Philly Newspapers To Get Online Paywalls

Philadelphia-Inquirer-AMore newspapers are opting for online paywalls.

Interstate General Media revealed plans to begin charging for online content from The Philadelphia Inquirer and its sister publication the Philadelphia Daily News. As part of the strategy, both newspapers will be getting their own Web sites; they previously shared

According to the announcement, the new Web sites (with paywalls) will appear in the first quarter of 2013. The exact details of subscription plans have yet to be decided, but most newspapers that have erected paywalls have opted for a metered model, offering free access to a certain number of articles every month. After that, readers must buy a digital subscription. will continue to operate and publish content as a stand-alone site, with a focus on video and entertainment.



The decision to adopt online paywalls follows a number of other new digital initiatives from the Philly papers, which were acquired by IGM from creditors earlier this year, following a contentious, drawn-out bankruptcy process. Last month, revealed a new design, and the Daily News launched a new tablet app that includes custom reading lists and more social media integration.

Separately, rumors are circulating that The Washington Post is also planning to begin charging for online content with a metered model sometime around mid-2013. Five Canadian newspapers owned by Quebecor’s Sun Media just implemented paywalls earlier this month; the Web sites for the Toronto Sun, Ottawa Sun, Calgary Sun, Winnipeg Sun and Edmonton Sun all deploy metered access models on December 4.

Also this week, The New York Times reported Bloomberg LP founder and current New York City Mayor Michael Bloomberg is considering buying the Financial Times from Pearson. News of Bloomberg’s interest follows rumors that Pearson would sell the property following an executive shakeup. Ownership of the Financial Times Group would also give Bloomberg half ownership of The Economist. Thomson Reuters is considered another possible bidder.

3 comments about "Philly Newspapers To Get Online Paywalls".
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  1. Douglas Ferguson from College of Charleston, December 11, 2012 at 9:27 a.m.

    That's good news. Next time I want local Philly news for free, I'll link to the broadcast news websites instead.

  2. Stephen Staloch from Mainstreet Media Group, December 11, 2012 at 1:34 p.m.

    With the value of those mastheads not on the national radar screen rapidly diminishing, and the industry flocking to gimmicks in order slow the demise of print, I'm convinced it's time we allowed the marketplace of readers to decide if and when the individual pieces of content produced should be monetized. Not sure how a story or video achieves maximum viral interest and is talked about around the kitchen table or water cooler if parked behind a paywall, and keeping score of how many stories I've read or viewed during a publisher-defined period of time is an instinctively negative experience for consumers and technologically porous in practice. And just how many sites will a consumer subscribe to in order to read or view what they want to consume?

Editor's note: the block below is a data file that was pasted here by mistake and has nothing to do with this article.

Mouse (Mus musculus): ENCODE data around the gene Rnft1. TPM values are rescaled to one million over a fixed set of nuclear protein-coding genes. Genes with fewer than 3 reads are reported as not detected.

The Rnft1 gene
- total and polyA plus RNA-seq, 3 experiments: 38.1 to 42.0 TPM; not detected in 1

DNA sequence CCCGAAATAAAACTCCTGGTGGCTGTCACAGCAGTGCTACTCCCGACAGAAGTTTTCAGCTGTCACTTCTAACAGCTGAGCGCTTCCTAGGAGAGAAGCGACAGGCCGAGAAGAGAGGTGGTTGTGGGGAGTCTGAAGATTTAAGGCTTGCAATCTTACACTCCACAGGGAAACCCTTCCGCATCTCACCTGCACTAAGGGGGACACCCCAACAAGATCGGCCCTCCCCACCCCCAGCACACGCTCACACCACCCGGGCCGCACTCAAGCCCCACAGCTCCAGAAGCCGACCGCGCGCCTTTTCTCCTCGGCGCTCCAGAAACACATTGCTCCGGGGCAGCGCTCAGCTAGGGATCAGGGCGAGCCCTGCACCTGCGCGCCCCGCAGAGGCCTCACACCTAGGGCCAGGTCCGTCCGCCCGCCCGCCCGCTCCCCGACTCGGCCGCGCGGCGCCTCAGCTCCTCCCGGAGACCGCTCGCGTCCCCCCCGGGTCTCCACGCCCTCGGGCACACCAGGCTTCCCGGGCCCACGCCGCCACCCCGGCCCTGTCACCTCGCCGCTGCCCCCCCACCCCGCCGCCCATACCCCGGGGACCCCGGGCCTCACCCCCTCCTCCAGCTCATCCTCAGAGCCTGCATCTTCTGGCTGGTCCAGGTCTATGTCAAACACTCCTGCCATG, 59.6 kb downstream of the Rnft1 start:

Maybe not yet Armageddon, but the issues mainstream publishers face are debilitating and their way of doing business today, unsustainable: aging printing presses reaching the end of their useful life with a negative future ROI; employees cleverly but indefensibly disguised as independent contractors delivering their products; an archaic belief that readers will continue to support a masthead simply because of its one-time relevance and legacy; and the stark realization that with each readership study commissioned, the demos relied on for their very existence are looking even less like the audience advertisers demand they reach.
    With the proliferation of metered paywalls, the vast majority of media companies appear intent on writing another Darwinian chapter in their history by following the big publishing dogs over what could well be a fiscal cliff of their own making.
    It’s time for innovation that gives publishers the tool to create a new revenue stream based on monetizing individual pieces of content that are credible and virally-certified by the marketplace of readers as worth paying for, rather than replicating failed subscription models of the past.
    Steve Staloch
    President & CEO
    Tolltrigger, LLC

  3. Paula Lynn from Who Else Unlimited, December 11, 2012 at 7:29 p.m.

    Management more recently stated that video had no place on the newspaper on line site because Phila. was not a video market....Now, you can bank the desk slowly.

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